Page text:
1. The Core Benefit of Facebook Peek: Facebook Peek’s main benefit is to provide users a lens into social, cultural, and political groups they may not necessarily have access to in their own networks. It can delight, anger, educate, or sadden but most importantly, it can expand users’ experiences on the Facebook platform and enable them to see through someone else’s eyes.
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  2. Tradeoffs Between Granularity and Privacy: Because the purpose of Facebook Peek is to provide content that a user would not otherwise see on their own Newsfeed, a balance needs to be struck between content granularity and user privacy.Two types of content exist on PeekFeed: 1) Content from mutual friends 2) Content from non-mutual friends. How we deal with each type of content is driven by the desire to maximize the “Peeker” experience while minimizing privacy violations of people whose content is being peeked at.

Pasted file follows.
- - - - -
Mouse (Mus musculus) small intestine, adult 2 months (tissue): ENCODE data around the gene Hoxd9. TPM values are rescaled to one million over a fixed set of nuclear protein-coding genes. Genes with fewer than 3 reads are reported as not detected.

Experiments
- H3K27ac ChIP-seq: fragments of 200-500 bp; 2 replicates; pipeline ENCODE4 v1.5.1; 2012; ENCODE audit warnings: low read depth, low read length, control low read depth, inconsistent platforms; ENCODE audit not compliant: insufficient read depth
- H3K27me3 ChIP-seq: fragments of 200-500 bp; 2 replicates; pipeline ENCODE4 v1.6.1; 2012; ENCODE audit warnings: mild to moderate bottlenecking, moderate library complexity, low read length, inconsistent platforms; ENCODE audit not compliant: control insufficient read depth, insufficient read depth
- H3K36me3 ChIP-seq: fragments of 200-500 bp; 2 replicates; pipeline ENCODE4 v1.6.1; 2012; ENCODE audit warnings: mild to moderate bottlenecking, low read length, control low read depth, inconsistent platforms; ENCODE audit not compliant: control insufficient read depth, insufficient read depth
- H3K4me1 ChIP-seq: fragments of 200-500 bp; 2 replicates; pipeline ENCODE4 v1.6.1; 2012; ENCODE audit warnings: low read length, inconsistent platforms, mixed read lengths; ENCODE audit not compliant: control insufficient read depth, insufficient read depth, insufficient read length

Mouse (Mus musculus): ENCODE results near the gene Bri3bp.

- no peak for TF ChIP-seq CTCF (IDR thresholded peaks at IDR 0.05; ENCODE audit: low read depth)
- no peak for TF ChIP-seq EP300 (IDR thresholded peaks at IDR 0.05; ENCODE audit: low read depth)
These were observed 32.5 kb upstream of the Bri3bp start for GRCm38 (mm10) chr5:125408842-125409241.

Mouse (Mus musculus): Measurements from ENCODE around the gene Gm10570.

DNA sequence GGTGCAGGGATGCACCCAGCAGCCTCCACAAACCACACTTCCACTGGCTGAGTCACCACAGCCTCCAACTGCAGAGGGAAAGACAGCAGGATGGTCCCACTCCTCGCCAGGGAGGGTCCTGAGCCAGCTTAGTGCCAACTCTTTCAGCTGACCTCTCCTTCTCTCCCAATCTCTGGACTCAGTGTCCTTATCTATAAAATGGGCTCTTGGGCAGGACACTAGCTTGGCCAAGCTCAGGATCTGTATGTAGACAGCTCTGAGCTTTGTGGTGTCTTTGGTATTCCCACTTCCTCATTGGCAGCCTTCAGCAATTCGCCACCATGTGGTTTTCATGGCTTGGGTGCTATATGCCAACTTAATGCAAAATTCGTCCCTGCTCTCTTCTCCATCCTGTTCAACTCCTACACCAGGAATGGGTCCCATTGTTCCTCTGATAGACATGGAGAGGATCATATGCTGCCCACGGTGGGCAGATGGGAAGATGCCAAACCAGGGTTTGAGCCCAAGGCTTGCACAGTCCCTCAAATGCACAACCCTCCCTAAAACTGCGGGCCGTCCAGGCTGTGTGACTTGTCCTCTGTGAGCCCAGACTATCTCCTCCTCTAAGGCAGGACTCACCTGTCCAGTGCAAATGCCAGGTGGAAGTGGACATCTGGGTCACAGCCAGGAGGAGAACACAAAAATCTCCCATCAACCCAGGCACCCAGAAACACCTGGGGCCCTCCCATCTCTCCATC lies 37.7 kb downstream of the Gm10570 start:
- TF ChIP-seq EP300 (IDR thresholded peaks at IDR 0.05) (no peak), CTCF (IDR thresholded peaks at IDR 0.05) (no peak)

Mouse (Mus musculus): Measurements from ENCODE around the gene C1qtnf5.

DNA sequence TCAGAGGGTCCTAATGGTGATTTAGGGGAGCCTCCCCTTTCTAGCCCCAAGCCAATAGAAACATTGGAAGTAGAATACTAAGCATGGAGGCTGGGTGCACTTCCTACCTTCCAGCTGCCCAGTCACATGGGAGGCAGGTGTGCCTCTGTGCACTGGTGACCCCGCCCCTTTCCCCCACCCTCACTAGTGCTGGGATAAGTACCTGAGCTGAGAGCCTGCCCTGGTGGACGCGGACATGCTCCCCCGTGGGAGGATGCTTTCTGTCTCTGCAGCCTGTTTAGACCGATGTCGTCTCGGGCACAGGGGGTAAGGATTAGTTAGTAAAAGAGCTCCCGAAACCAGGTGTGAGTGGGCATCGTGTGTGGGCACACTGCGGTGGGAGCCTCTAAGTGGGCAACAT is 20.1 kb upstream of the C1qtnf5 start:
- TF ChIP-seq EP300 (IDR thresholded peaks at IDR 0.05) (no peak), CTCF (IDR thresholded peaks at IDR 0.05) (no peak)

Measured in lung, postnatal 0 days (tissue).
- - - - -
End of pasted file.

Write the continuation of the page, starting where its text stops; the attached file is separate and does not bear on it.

This is especially important since the content that is most interesting (i.e. content a Peeker is least likely to see on their own Newsfeed) is most likely from people outside their social network.

    • Content Between Friends: This content is already shared between mutual friends and therefore does not need additional security controls outside of what the original poster selects when making a post.
      • PeekFeed content will obey the original security options selected by a poster including whether to share content to the Public, Friends, Only Me, or a Customized Audience.